EGLESTON SQ.—A whopping 15 potential candidates to replace former District 7 City Councilor Chuck Turner turned in signatures by the Dec. 30 deadline, and, pending approval by the Boston Election Department, will appear on the Feb. 15 preliminary Special Election ballot.
Jamaica Plain is mostly in City Council’s District 6, but part of Egleston Square is in District 7, and Turner was involved in a number of JP issues in recent years. Those included the redevelopment of the Jackson Square area; efforts to fix apparent structural problems with the Louis Agassiz Elementary—a school now slated for closure; the development of housing for the formerly homeless and a homeless respite care facility in Parkside; and a successful effort to keep the Egleston Square YMCA from closing.
He was voted off City Council by his colleagues in December, following his fellony conviction on federal charges of public corruption for accepting a $1,000 bribe.
The potential candidates to replace him include Tito Jackson, recently a top campaign official in Gov. Deval Patrick’s successful re-election bid. Jackson just missed election as an at large City Councilor in 2009, and has been endorsed by Turner. According to a press release from his campaign, Jackson turned in over 1,000 signatures to the Election Department. Only 191 valid signatures are necessary for placement on the ballot.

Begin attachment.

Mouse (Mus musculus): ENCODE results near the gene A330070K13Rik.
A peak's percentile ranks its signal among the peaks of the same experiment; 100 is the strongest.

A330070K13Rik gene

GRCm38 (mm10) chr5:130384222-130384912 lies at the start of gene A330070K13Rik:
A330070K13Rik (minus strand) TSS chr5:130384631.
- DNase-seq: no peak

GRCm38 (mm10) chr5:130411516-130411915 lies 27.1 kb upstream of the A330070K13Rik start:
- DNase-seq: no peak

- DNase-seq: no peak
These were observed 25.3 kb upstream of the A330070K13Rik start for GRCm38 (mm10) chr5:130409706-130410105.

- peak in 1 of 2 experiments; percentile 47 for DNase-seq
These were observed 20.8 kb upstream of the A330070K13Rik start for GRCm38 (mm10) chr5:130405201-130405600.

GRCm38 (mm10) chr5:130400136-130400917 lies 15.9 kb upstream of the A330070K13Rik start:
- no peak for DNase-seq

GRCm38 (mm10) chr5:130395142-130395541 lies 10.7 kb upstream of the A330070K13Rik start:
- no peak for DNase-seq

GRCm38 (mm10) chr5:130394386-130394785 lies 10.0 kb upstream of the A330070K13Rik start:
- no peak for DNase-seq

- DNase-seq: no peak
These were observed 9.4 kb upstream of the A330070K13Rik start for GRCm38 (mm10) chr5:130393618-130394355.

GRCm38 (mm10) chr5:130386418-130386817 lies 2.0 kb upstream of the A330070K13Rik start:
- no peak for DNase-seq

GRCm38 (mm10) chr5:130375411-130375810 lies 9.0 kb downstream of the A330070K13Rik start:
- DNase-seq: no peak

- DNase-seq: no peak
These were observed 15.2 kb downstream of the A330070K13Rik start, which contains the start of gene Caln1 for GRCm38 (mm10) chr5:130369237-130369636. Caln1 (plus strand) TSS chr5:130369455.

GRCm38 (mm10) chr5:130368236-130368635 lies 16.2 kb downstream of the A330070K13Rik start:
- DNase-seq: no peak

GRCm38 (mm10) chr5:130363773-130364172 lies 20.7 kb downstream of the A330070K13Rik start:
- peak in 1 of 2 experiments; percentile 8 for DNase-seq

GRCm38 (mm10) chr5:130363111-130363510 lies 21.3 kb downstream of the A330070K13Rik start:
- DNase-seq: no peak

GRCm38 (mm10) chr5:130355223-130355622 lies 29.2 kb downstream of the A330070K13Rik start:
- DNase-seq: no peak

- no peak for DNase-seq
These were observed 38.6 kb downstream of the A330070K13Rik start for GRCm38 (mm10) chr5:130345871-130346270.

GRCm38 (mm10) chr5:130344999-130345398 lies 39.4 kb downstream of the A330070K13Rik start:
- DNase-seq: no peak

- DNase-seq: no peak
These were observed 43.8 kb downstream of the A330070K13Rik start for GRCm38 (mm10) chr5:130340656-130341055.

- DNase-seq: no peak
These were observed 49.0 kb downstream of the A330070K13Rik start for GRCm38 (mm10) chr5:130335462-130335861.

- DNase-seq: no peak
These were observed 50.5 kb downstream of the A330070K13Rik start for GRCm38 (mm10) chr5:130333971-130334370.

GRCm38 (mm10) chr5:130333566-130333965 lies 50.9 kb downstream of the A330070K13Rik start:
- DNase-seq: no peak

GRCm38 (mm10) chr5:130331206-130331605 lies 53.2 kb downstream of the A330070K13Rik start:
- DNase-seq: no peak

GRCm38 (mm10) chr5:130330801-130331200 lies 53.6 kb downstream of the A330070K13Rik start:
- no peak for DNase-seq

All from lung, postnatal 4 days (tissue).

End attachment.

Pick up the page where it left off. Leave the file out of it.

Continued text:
Other potential candidates include Natalie Carithers of Dorchester, a former aid to former state rep. Willie Mae Allen; Cornell Mills of Roxbury, son of former state Sen. Dianne Wilkerson; and Candace Sealey of Roxbury, an aid to US Rep. Michael Capuano.
Also seeking ballot slots are Abdillahi Mash Abdirahman of Roxbury; Anthony Baker of Roxbury; Lee Buckley of Boston; Althea Garrison of Boston; Carla Johnson of Dorchester; Roy Owens of Roxbury; Shencal Parker of Roxbury; Danielle Renee Williams of Roxbury; David Wyatt of Roxbury; James Carr of Boston; and Charles Omekagu Williams of Dorchester.
Haywood Fennell of Roxbury reportedly did not pull papers in time to make the ballot, but could run a sticker campaign, bringing the list of potential candidates to 16.
Jackson, who announced his candidacy in a press release last month, told the Gazette, “Driving around the district, all I see is opportunity…We have to get things started again so folks in the community are able to get jobs. We need to make sure we are providing a world class education, so that people have the tools to compete.”
Garrison, a perennial candidate for elected office, and the only other candidate to contact the Gazette to date, said, “If the voters of district 7 give me a chance, I believe I will far exceed their expectations.”
Gerry Kuddyer from the Boston Election Department told the Gazette she was surprised by the number of candidates who returned signatures—especially considering the short window candidates were afforded to collect them. The Boston City Council voted on the election schedule Dec. 15, and the signature collection period coincided with Christmas and a major snowstorm on Dec. 26.
Kuddyer said four senior staff and one part-time and one full-time employee went to work on that snowy Monday to accommodate potential candidates.
Presuming more than two of the potential candidates make the ballot, the Feb. 15 preliminary will winnow the field down to two candidates. The final Election will be held March 15.